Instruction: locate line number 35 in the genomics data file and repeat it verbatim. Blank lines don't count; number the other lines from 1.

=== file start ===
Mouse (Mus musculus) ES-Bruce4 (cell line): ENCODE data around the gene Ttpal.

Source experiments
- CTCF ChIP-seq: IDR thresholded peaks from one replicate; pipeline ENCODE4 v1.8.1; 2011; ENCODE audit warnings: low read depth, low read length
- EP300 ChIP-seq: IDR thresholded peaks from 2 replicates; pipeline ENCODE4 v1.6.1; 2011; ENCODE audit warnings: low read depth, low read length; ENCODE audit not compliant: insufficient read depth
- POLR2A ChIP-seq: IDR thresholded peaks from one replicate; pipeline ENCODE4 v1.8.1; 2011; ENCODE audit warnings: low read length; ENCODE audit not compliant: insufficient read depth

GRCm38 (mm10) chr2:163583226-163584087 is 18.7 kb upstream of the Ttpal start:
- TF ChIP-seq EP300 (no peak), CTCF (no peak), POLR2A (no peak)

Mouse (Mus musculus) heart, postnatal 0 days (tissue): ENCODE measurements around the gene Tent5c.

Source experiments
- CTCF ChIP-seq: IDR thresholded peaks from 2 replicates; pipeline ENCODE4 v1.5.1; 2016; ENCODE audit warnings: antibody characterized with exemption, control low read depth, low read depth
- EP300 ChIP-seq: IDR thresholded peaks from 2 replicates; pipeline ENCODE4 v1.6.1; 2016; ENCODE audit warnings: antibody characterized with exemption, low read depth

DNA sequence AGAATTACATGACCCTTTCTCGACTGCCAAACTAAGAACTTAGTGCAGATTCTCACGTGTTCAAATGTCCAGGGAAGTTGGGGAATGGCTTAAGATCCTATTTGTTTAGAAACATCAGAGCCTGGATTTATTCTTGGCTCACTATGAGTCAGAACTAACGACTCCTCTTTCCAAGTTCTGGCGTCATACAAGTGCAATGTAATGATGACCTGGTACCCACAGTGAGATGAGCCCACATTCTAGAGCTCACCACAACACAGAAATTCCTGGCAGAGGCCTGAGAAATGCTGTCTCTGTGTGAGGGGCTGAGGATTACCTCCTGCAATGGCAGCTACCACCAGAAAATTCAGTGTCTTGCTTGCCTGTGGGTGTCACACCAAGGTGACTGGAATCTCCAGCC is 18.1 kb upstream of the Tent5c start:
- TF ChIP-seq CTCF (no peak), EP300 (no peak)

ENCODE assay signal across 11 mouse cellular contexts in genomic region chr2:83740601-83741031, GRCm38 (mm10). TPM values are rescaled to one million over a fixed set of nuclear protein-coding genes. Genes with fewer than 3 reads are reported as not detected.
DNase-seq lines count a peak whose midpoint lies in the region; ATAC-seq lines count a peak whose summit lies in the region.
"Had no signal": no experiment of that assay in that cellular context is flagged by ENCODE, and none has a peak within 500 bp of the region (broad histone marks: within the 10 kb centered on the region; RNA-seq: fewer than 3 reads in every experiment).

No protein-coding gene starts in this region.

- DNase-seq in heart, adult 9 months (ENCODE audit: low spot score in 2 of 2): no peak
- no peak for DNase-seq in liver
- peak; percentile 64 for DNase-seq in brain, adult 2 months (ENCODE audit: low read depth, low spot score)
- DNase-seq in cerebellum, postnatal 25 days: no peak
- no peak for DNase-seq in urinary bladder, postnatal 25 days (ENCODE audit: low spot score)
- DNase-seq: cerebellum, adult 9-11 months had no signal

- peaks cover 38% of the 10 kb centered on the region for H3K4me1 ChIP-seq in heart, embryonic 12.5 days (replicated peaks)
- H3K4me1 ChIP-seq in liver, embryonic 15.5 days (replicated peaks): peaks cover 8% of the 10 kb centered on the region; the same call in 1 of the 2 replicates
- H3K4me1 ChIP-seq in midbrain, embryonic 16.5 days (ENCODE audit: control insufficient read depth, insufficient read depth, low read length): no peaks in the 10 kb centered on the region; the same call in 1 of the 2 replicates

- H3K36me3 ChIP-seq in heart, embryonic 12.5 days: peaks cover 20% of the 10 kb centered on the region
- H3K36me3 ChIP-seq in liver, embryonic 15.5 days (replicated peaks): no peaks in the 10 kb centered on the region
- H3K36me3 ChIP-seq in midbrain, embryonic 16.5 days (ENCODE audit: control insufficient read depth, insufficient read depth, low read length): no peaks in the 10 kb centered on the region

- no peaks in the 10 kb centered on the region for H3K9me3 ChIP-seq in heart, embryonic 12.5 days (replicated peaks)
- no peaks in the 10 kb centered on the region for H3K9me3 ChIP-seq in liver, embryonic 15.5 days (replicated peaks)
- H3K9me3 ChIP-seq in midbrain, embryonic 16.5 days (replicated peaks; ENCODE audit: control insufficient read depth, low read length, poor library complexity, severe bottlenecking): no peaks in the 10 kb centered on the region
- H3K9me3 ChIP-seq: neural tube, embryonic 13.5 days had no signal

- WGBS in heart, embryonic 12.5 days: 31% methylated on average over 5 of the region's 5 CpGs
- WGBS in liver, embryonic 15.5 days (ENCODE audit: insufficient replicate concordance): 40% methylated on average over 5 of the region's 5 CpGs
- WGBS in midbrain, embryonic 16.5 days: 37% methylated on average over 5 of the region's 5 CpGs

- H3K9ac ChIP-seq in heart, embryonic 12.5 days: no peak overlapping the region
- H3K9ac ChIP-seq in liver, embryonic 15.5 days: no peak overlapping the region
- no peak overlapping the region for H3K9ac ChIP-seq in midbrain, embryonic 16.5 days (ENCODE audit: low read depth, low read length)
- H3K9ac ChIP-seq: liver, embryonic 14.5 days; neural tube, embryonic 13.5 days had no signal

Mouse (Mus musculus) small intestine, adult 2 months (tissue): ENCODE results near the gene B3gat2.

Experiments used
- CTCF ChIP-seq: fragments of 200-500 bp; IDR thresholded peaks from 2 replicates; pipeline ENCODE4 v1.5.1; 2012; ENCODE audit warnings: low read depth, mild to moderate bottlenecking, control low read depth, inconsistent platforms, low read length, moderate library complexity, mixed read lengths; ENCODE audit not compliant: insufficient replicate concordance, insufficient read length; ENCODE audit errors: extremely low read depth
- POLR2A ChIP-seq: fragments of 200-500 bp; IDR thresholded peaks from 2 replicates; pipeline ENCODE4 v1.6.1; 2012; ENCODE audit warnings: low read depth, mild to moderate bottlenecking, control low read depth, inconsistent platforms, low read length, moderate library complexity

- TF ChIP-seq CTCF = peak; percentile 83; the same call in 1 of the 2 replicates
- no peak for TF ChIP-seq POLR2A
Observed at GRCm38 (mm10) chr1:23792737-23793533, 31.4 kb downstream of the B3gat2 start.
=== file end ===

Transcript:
- WGBS in liver, embryonic 15.5 days (ENCODE audit: insufficient replicate concordance): 40% methylated on average over 5 of the region's 5 CpGs